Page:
You failed to understand what I wrote. Be prepared for an entirely different clientele. And very different types of web design.

    It's a different world. If you have never been paid 2,000, you can't imagine anyone else being paid 2,000.

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    Word Painter silver trophy Shyflower's Avatar
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    Quote Originally Posted by Spartinman View Post
    So true BUT... they tend to cost a lot also don't they?
    No, they tend to reward the wise client who invests in good content with conversions that result in a quick, stronger ROI.
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    Quote Originally Posted by Shyflower View Post
    No, they tend to reward the wise client who invests in good content with conversions that result in a quick, stronger ROI.
    I suppose if you had much of the content re-written out, in a well written manner. I would think it might cost less.

    I agree with your comments completely "content is king". Having said this though, content writers will need to be supplied something so they can rectify the way it's said.

    You failed to understand what I wrote. Be prepared for an entirely different clientele. And very different types of web design.
    I get what your saying. It's like a Mini vs an Aston Martyn. So basically the clients who will be looking into this service would in-fact be prepared to pay a lot more for their website.
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    SitePoint Wizard bronze trophy bluedreamer's Avatar
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    Quote Originally Posted by Spartinman View Post
    So true BUT... they tend to cost a lot also don't they?
    If you had a choice between spending $$$ on a flashy "design" and $$$ on copywriting, I know which one I'd choose - the copywriting - because at the end of the day that is the most important element of any site.

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    Follow: @AlexDawsonUK silver trophybronze trophy AlexDawson's Avatar
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    Quote Originally Posted by Sega View Post
    To be fair we always have to think about the clients, and many clients are not willing to through even 200 euros on content for the page, let alone 2,000.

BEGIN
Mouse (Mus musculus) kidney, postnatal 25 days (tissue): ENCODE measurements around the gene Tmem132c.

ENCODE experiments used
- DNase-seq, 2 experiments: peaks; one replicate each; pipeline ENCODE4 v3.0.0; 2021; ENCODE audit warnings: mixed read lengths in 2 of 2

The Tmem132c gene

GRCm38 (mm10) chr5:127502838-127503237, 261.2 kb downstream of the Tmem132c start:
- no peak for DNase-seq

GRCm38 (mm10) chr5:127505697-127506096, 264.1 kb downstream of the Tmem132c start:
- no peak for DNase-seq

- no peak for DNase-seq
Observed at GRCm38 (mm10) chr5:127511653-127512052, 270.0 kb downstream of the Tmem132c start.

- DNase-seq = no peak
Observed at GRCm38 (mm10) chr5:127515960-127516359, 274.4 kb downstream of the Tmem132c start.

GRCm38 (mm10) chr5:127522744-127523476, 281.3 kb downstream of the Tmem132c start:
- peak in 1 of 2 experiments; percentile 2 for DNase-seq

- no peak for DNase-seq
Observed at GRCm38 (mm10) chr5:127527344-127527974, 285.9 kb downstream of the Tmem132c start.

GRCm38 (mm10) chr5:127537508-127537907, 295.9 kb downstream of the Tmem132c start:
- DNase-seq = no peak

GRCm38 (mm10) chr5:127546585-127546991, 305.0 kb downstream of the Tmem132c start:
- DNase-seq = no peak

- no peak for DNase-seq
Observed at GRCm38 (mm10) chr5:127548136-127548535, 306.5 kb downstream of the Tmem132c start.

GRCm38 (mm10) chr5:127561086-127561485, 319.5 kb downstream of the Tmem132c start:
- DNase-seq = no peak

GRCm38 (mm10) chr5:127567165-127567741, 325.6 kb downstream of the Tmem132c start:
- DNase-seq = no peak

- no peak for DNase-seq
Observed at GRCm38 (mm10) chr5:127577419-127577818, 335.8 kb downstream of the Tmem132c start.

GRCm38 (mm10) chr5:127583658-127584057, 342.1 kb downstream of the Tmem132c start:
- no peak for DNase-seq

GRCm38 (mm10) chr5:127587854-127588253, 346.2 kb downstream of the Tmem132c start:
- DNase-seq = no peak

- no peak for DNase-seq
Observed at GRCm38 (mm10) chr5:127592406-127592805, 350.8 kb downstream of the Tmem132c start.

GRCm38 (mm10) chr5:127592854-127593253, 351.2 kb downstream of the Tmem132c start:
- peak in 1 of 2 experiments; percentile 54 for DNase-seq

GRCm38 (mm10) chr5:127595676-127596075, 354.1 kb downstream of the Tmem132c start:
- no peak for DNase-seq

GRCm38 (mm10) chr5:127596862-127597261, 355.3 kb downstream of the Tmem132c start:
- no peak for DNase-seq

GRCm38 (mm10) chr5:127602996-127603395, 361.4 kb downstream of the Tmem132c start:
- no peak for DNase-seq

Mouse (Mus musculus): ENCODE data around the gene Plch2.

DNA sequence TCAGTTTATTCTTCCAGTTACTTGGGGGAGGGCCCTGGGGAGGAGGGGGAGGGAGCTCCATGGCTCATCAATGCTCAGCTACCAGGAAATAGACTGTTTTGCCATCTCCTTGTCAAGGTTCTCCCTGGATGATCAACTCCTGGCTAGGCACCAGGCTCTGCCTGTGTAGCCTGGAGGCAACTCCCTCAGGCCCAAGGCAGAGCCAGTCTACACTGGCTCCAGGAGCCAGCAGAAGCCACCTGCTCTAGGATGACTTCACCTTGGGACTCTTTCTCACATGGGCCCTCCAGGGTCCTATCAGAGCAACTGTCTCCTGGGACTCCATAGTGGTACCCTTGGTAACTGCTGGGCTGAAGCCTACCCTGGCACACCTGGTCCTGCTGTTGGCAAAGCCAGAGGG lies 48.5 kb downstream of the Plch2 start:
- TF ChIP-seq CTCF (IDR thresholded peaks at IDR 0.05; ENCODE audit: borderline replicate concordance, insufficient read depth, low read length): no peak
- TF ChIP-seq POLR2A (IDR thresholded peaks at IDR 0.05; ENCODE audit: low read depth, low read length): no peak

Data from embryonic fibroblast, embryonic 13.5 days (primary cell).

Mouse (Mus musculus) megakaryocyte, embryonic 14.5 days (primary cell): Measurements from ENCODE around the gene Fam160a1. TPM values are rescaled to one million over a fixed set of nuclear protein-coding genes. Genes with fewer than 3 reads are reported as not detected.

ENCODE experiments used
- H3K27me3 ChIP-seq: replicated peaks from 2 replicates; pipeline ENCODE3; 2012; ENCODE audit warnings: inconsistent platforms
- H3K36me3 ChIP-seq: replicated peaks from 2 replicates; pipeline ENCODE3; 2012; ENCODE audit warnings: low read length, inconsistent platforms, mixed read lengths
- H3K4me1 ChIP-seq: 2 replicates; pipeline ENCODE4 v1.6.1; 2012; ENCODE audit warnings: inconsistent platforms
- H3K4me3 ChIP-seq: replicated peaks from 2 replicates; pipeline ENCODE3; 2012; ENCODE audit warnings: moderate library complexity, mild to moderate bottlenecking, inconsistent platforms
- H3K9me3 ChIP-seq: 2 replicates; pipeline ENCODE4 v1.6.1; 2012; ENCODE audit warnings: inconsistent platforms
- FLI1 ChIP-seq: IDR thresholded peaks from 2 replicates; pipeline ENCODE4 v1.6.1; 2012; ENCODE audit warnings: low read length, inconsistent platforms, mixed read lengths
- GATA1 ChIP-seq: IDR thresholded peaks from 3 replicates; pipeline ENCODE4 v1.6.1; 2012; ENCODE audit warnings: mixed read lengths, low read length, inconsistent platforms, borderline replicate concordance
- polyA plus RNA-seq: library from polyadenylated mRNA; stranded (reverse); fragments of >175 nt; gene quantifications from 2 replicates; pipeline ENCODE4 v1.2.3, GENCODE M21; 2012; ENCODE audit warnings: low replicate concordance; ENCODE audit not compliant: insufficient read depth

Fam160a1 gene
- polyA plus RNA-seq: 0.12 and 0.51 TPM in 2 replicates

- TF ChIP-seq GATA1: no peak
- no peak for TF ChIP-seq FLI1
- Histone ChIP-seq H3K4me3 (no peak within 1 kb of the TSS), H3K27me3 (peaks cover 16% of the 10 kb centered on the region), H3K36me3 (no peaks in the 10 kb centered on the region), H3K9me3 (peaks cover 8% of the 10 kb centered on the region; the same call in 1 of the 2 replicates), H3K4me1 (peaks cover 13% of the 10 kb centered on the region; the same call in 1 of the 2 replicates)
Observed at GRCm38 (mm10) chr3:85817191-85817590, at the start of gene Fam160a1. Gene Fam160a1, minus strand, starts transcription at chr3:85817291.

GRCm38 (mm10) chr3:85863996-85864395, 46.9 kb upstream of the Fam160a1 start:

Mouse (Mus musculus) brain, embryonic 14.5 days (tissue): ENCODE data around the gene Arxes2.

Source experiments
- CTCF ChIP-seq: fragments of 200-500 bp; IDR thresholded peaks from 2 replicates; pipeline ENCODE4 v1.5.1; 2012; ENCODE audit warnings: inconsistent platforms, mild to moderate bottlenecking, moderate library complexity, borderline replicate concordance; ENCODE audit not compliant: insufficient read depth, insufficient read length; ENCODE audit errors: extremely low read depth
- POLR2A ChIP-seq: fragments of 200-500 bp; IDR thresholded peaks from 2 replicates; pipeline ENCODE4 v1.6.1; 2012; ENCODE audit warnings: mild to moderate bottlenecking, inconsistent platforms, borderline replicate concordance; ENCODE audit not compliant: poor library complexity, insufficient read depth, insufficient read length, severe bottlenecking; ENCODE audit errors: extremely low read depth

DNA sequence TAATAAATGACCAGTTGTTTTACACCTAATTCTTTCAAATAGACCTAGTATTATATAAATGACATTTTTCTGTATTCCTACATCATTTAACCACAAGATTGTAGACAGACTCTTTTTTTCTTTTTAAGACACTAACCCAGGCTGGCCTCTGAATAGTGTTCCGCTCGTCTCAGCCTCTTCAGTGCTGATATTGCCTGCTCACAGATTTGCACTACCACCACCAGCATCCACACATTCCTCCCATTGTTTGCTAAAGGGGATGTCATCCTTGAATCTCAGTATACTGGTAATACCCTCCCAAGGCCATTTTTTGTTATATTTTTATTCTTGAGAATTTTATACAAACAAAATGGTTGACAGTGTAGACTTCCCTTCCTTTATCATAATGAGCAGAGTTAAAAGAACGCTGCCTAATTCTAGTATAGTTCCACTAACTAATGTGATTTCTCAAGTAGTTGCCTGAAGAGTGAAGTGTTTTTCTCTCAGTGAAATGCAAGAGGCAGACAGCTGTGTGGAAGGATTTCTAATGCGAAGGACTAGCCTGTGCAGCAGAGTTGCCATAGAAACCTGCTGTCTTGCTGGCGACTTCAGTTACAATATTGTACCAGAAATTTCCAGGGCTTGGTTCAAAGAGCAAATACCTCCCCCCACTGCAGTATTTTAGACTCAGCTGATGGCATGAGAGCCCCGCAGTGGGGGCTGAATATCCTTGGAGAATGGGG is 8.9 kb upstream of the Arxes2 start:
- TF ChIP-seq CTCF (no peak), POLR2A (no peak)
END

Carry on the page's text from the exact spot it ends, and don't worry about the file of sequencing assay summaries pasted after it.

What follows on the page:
To be fair (in retort), if you're being cheap when it comes to the content, you're not thinking about your clients (or their visitors and customers) best interests. The problem is that far too many designers downplay the importance of content and the written word, yet if a site didn't have anything to read and was nothing but fluff and eye candy... people would never visit a website. As a UX designer I would much rather spend money increasing the ID (Information Design) to ensure the content and copy is high quality and laid out in a manner that will attract visitors - than burn the cash on visual fluff. A website is much like dating... sure the beauty and eye candy may grab your attention and get your initial interest, but once you've gotten used to it (and the buzz has worn off), if there's nothing under the hood, it's not going to work out. Website owners want long term visitors and clients, not click and "hit back button" types - content failure is a case of style over substance.

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    in-fact be prepared to pay a lot more for their website.
    I question whether you viscerally "get what I'm saying." A lot of people nod at the right parts ...they just haven't a clue of what might go into a site people pay more for. This isn't the "golden gullible demographic" that has more money than brains. Quite the contrary.

    To dip a toe into the mindset, perhaps it is best said they value web design differently. The upside is they pay more. The downside is they expect results.

    They don't want the dev's confidence about what is supposed to work. They don't care what everyone else says about a third hand regurgitation of web lore. You don't get paid for raw, unfiltered, unqualified web traffic; no matter how highly the site ranks in SERPs. And you don't finish a site at launch time when it happens to show up in all major browsers -- that is merely the preliminary start of development.

    In many cases they have a site producing X amount -- that's what is called their control. It has been rigorously tested, tweaked, and improved -- each and every change paying for itself in provable increased sales or conversions.

    Everything on the page, including every subhead and sentence, has earned its way onto that page.

    It's your job to beat a control that may have been developed over three or more years. You ARE NOT getting paid for code, or this week's résumé stuffing dev fad. You are not getting paid because the site simply "works" in the most primitive, rudimentary, mechanical, childishly naïve way imaginable.